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Next generation vacuum-based cervical tenaculum, an atraumatic device that reduces the pain and bleeding associated with frequent gynaecological procedures.

Unintended pregnancies are a global epidemic1 . They are associated with substantial costs to healthcare systems, social services as well as significant emotional distress to women, and their families2 . Worldwide, about 85 million pregnancies, representing 44 % of all annual pregnancies are unintended. 3,4 Of these pregnancies 50 % end in abortion, 12 % end in miscarriage, and 38 % result in unplanned births 5 . In the US alone, the annual excess costs to the economy is about 11 billion US dollars6 . Up to 100,000 maternal deaths could be avoided each year if women who did not want children used effective contraception.3 40% of the unintended pregnancies are a result of contraceptive failure or incorrect use. 3 If contraception need was fully satisfied, 53 million unplanned pregnancies could be prevented.3 The Intrauterine Device (IUD) is considered the most cost-effective reversible contraceptive solution7,8,9 .Fear of severe pain during IUD placement remains a significant adoption barrier for women10,11,12. Several attempts to reduce pain and bleeding have been reported in the literature such as changing the design of tenaculum13, applying anaesthetics, without much success 10,14 . A next-generation, patent protected vacuum-based cervical device that delivers the same manoeuvrability as the tenaculum without the reported patient trauma related to pain, bleeding and tissue tear would support IUD adoption15. Results from “First in Women” Trial in Switzerland are expected in 2H2020.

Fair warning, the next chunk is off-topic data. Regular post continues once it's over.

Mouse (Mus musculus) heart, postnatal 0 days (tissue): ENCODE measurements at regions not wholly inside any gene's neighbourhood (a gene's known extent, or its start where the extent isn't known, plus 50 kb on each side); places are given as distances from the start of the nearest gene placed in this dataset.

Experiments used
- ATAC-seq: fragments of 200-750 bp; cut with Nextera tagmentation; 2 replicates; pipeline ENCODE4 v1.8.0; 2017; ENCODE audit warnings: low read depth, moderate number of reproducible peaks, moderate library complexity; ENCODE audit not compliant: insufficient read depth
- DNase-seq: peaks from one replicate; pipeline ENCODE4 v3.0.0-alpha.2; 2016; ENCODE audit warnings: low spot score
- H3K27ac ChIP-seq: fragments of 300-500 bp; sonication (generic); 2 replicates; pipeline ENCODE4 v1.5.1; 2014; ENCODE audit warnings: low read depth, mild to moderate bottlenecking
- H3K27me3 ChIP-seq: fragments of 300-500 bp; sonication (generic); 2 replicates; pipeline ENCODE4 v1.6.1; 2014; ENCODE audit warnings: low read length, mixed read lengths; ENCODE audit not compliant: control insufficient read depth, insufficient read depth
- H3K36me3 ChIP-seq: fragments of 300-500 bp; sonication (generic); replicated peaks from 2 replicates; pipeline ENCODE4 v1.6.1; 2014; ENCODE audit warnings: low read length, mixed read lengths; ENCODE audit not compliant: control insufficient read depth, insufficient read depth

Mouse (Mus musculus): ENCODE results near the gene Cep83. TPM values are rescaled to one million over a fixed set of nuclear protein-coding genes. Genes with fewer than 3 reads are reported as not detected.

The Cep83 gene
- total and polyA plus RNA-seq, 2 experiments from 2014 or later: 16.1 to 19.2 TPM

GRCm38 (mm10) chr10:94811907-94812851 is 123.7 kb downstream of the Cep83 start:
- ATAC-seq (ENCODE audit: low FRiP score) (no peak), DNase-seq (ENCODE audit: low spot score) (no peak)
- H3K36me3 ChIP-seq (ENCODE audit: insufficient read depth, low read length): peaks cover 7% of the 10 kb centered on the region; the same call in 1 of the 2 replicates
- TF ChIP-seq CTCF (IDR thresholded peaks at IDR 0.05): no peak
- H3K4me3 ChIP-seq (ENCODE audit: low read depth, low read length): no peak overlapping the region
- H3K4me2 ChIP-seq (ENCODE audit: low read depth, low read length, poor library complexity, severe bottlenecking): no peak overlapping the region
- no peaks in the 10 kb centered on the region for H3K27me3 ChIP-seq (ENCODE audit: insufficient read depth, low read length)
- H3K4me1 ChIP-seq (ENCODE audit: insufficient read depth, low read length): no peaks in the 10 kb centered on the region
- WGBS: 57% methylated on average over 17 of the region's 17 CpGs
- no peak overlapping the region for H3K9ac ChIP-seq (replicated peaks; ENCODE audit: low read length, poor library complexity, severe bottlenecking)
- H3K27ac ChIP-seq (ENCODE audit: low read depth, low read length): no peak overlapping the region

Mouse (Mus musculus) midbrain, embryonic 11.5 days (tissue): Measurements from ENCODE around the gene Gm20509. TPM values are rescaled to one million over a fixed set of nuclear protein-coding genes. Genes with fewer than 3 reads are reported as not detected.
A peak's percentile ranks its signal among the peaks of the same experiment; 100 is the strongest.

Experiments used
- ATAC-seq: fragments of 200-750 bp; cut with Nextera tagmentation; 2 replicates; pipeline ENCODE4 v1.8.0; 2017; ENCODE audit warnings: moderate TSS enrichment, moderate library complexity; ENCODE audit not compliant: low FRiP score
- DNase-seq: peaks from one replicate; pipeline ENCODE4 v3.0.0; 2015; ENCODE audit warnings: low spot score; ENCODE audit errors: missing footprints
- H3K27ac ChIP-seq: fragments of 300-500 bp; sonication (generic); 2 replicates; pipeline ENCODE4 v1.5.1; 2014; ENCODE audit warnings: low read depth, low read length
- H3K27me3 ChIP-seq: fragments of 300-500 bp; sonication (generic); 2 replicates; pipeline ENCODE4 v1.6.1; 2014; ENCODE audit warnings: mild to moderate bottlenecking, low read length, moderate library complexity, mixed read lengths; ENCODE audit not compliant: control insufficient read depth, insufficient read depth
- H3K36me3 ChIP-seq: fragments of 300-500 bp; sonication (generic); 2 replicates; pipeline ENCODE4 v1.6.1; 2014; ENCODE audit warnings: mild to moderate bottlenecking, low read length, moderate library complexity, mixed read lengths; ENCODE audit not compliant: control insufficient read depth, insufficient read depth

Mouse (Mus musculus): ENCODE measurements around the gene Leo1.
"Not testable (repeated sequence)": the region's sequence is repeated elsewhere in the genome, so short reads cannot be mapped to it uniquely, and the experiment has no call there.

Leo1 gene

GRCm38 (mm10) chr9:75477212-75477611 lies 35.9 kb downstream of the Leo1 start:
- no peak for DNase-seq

Julien Finci

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